In an open letter to Prime Minister Rishi Sunak, 427 UK Christian leaders have called on Rishi Sunak to reverse the decision approving the Rosebank oil field off the coast of Shetland. Signatories including the former Archbishop of Canterbury Rowan Williams and the Catholic Archbishop of Glasgow William Nolan, who say the site, which will be mostly owned and operated by a Norwegian energy company, “will not provide energy security, uphold our obligations to care for our global neighbours or create sustainable jobs fit for the green energy future we need”.
The letter states: “As Christian leaders from around the UK, we do not take a partisan view on Rosebank, we take a moral view. It’s time to show international and moral leadership – and stop Rosebank.”
It comes after protests were held across the country following the government’s announcement that the oil field had been given the green light, and just a day after Pope Francis issued a papal document, calling for decisive action as ‘the world in which we live is collapsing and may be near breaking point’.
Rt Revd Rowan Williams, said, 'We need to remember that postponing action on the climate is not a neutral matter but makes the problem more acute. Do we really want to leave the next generation with a challenge even more hard and costly than the one we face today?'
Operation Noah is a Christian environmental charity working with the Church to inspire action on the climate crisis, and spearheaded the letter campaign. Cameron Conant from the charity tells Premier he’s pleased with the number of Christian leaders who signed it: “I’m really excited that people are standing up that churches and Christians are standing up and saying, This is not a partisan issue. This is a moral issue. And that's what faith leaders have said in this in this letter.”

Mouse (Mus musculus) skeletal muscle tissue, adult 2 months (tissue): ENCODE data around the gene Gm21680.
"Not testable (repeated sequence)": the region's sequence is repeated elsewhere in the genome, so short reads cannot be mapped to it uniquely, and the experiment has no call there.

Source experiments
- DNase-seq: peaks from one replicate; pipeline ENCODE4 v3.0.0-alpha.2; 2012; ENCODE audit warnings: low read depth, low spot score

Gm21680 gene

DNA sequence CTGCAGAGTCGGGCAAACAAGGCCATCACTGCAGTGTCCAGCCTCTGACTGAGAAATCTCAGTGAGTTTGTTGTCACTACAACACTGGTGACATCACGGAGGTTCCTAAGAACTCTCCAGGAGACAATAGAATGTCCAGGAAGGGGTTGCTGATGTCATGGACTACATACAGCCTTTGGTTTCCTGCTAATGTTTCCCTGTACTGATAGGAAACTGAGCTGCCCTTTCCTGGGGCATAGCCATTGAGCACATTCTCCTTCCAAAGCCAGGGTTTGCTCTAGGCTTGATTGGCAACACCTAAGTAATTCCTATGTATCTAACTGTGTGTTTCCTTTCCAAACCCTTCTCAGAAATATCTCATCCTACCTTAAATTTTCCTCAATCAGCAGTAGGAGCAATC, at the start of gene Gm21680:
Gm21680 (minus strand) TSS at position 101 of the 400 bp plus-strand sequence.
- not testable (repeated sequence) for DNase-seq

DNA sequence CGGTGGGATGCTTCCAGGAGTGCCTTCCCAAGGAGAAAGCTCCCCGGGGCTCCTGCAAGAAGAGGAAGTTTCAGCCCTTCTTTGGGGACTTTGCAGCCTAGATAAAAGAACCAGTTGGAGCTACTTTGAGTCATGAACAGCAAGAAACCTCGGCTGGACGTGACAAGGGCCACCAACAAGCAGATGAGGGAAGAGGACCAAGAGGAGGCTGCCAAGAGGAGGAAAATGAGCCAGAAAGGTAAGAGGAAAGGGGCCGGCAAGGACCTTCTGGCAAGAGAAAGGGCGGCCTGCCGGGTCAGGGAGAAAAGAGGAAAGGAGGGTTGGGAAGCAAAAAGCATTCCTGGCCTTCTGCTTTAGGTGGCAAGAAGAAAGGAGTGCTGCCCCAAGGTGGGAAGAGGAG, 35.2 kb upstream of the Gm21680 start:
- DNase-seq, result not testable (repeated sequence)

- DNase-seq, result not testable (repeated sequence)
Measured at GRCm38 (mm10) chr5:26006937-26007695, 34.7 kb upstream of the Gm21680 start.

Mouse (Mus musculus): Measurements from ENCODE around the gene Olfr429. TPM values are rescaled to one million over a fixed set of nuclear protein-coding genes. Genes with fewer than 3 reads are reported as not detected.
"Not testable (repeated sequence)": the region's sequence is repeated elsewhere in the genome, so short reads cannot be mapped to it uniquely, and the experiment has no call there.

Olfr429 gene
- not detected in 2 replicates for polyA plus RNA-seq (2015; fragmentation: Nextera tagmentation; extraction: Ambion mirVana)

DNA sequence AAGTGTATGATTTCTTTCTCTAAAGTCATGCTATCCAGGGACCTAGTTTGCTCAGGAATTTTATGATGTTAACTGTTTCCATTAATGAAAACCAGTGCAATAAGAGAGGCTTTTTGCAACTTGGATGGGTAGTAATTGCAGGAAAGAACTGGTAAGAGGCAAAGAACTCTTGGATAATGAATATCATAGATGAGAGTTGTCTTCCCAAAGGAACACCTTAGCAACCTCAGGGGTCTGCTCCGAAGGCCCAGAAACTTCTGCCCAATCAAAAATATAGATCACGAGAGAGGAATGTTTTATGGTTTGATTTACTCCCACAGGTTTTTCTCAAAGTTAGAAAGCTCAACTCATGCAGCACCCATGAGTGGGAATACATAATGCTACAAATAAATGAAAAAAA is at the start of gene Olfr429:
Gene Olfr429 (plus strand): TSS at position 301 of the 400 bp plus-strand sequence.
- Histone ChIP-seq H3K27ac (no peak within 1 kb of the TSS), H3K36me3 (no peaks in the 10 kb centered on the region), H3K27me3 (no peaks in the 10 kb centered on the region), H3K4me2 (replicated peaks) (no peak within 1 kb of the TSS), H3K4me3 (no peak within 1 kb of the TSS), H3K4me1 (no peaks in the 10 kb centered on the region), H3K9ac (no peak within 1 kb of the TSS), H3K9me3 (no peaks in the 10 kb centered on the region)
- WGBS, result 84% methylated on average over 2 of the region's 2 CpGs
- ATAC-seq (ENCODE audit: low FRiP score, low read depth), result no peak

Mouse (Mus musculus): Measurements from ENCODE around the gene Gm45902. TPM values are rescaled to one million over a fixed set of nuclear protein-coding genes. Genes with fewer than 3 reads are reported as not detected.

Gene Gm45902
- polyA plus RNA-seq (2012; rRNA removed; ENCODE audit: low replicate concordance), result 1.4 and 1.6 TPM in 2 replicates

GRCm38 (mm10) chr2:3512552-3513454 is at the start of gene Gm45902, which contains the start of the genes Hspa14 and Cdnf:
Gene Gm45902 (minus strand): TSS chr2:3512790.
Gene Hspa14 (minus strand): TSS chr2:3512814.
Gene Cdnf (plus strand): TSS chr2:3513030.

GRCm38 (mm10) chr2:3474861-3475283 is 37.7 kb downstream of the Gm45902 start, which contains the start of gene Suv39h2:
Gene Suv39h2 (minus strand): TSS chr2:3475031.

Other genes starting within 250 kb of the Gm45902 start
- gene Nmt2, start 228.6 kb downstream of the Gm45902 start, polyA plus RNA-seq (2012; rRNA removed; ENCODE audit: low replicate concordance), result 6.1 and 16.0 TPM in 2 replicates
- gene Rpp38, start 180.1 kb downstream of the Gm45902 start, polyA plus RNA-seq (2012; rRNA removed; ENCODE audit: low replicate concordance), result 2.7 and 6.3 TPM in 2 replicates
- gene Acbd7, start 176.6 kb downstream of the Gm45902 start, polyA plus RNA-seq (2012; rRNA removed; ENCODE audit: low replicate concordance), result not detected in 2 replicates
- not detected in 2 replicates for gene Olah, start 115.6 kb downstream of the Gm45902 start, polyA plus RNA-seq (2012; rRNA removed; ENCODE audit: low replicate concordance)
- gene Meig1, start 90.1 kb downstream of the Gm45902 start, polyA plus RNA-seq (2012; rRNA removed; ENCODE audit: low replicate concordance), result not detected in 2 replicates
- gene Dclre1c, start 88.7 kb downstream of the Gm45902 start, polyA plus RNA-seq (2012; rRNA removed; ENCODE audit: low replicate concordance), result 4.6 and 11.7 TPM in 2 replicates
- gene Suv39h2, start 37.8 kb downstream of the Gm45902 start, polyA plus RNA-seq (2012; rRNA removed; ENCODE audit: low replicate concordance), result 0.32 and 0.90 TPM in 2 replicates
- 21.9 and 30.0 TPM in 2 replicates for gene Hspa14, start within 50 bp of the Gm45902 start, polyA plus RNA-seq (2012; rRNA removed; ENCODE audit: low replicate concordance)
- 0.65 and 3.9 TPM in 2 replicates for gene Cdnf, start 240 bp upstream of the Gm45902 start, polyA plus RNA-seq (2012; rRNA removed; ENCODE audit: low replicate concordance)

Also among the 400+ signatories are some of the most senior Christian leaders in the UK, including the General Secretary of the Baptist Union of Wales, Revd Judith Morris, Moderator of the the United Reformed Church’s National Synod of Scotland, Revd Paul Whittle, and Campaigns Lead for the Young Christian Climate Network, Dr Chris Manktelow, as well as 20 Catholic and Anglican bishops.
Leading climate scientists have stated that keeping climate change to a manageable level is still possible, but only if the world pivots fast - away from oil and gas towards renewable sources of energy.
The government says Rosebank is necessary to provide greater fuel security for the UK during the changeover. Energy Security Secretary Claire Coutinho said: 'We are investing in our world-leading renewable energy but, as the independent Climate Change Committee recognise, we will need oil and gas as part of that mix on the path to net zero and so it makes sense to use our own supplies from North Sea fields such as Rosebank.”
Conant doesn’t agree with the government’s assessment: “The primary stakeholder is the Norwegian government. Even they have admitted that this oil, which is pumped out of this field in the North Sea, will be sold on the international market at international prices… this is not the UK’s oil, so it's not going to bring prices down.”
He says change is happening faster than people realise - for better and for worse: “For those who might have ‘climate change fatigue’, the exciting news is that the International Energy Agency now says that this year, for the first time, we will very likely have more investment in renewable energy than we will in oil and gas. So things are changing, the tide is turning. The problem is… we don't have time for what the Prime Minister thinks of as a proportionate sort of moderate response.”
He said bolder and different decisions are needed from the government, to create a UK that’s carbon-free in terms of energy use: “What the government should really be doing is investing in the jobs of the future, helping all of us to make the transition - to get gas hobs out of our homes, and to not heat our homes, our buildings, our churches and our schools with gas heating, but to do that with things like air source heat pumps.”
Rosebank could attract up to £8 billion investment, and is expected to provide around 1,600 jobs during the construction phase, according to UK company Ithaca who will share the operation of the site with Oslo-based Equinor. That number will drop to 450 UK-based jobs once construction is complete.